My name is Josh. I am writing this today, the day after celebrating 6 months of sobriety, in hopes of being able to relate to someone in active addiction and share some thoughts I think a lot of us identify with.
I don't generally like to share this information about myself, but in the year 2018 I was enrolled at an Ivy League University and homeless. I had an idea of "success" so ingrained in my head I was more or less willing to die for it. I thought if I could finish my Master's Degree in Cognitive Science I would be able to prove to myself, the world, and my family I could "beat" this thing. Man was I wrong. So wrong. I justified the idea that I was doing ok because I wasn't doing my drug of choice, but I was doing every other drug. I was also hell-bent on telling people I was "sober" and very combative when someone would call me out on the fact I was blatantly obviously using. I guess what I'm trying to say here is I was delusional to how indoctrinated I was into this belief I was ok, and if you didn't believe me, I couldn't handle it. I couldn't handle the truth about how absolutely mad I was, and the truth often upset me. I have been to 5 rehabs, 3 psych wards, and 7 hospitals for detox and other drug induced medical isses. I would tell my employers and my professors I had a disability because it was so obvious something was wrong with me and I couldn't bear telling them the truth.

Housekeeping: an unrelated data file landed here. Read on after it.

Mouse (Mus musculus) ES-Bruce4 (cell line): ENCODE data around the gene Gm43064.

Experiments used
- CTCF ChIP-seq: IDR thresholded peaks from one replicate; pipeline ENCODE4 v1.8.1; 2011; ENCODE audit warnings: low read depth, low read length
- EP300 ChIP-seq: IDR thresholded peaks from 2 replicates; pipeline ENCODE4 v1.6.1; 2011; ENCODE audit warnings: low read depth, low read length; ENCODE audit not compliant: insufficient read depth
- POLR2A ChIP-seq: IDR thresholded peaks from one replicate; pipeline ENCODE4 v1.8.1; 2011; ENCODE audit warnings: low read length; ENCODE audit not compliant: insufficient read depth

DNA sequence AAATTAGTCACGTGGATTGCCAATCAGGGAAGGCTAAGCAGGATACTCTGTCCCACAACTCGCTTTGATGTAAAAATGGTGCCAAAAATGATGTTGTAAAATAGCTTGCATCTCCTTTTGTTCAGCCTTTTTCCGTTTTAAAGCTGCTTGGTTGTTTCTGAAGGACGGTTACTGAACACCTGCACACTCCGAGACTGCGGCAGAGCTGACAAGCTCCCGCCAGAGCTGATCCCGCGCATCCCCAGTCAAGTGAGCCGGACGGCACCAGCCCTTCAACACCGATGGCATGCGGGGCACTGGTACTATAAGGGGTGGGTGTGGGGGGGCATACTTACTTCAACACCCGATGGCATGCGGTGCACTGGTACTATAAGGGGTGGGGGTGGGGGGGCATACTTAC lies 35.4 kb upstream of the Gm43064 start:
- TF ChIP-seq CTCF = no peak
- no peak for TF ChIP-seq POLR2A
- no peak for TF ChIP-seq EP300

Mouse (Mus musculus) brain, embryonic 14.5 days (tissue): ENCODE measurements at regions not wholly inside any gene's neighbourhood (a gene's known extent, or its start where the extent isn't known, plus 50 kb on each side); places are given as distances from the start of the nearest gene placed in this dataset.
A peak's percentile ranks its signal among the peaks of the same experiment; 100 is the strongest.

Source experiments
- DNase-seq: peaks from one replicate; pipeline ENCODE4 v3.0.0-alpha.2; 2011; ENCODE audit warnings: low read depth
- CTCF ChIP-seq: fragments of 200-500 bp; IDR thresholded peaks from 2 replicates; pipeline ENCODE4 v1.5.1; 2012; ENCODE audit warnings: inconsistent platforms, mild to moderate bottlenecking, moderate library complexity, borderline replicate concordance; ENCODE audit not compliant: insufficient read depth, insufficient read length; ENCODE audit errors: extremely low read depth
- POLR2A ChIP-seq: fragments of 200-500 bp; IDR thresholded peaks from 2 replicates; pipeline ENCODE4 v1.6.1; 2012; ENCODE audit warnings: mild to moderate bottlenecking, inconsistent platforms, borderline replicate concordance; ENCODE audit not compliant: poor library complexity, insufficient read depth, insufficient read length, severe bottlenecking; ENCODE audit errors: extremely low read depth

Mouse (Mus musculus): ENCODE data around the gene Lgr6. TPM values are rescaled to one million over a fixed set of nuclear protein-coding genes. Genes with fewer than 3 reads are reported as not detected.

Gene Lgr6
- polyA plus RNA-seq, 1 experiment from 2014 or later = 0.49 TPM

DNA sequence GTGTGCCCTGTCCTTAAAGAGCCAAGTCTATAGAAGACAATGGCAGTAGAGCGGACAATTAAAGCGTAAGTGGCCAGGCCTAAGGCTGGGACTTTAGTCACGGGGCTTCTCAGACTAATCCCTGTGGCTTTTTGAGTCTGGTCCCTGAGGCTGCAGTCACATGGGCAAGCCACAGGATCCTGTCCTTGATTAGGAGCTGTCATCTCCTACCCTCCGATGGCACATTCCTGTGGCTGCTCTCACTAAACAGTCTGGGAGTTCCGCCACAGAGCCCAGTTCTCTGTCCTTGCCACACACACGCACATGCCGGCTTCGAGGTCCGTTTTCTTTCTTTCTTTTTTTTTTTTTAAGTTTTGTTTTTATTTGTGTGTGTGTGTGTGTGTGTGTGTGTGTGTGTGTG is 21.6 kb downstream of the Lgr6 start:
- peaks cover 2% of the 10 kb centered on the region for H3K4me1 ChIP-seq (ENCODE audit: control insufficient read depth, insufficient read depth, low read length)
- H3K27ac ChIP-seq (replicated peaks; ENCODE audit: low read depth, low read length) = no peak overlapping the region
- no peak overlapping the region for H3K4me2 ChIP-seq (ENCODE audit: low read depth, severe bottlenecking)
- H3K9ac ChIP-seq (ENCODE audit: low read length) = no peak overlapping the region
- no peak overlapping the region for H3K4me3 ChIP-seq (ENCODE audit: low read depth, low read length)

Enough of my "story," though, that's not why I have decided to write this. I decided to write this because the memory of what it was like to be still using and suddenly checkmated, in a roundabout way, into treatment is still so fresh in my mind. That is the subject I want to try and relate to someone through.
I had serious problems with treatment programs - this archetypal blanket approach where counselors say the same thing to everyone, working for me?! No way - I'm an artist, I'm special, I'm unique, I'm interesting, etc.. yet my legs were swollen from speedball induced vascular malfunction and I could barely walk. Yet my body is covered in wounds that will leave permanent scars.. and I still can't shake the belief that I'm "better" than this. Then the detox began to sink in, jarring me to the core. I could barely move for 2 weeks, and didn't sleep for more than 30 minutes at a time for about a month. At night time I would lay down in my bed and cry. I would think about my Mom and Sister. I would even think about my Dad who harassed me for being a junkie for years. Everything would make me cry. My body felt like it was decomposing from the inside out. After about 2 weeks of this I finally gave up, I reached the end of the road. I ran out of time. Who I thought I was disintegrated and I gave up. At that moment I considered myself to have two options - death or surrender. I was hallucinating, crying, and disasocciating, completely out of my mind. The two words "help me" popped into my mind and I had a vision of myself in third person as a lifeless marionette doll, the ones attached to the strings, lifeless on the floor. The strings were cut, I was no longer puppeteering myself for the first time in my life. I later went on to tell someone I would rather die than ever live a non-authentic life and be true to myself. That road paved with lies is no longer an option. I told my counselor I don't have it in me to be the actor anymore. I couldn't lie to myself anymore. Truth was the only way out.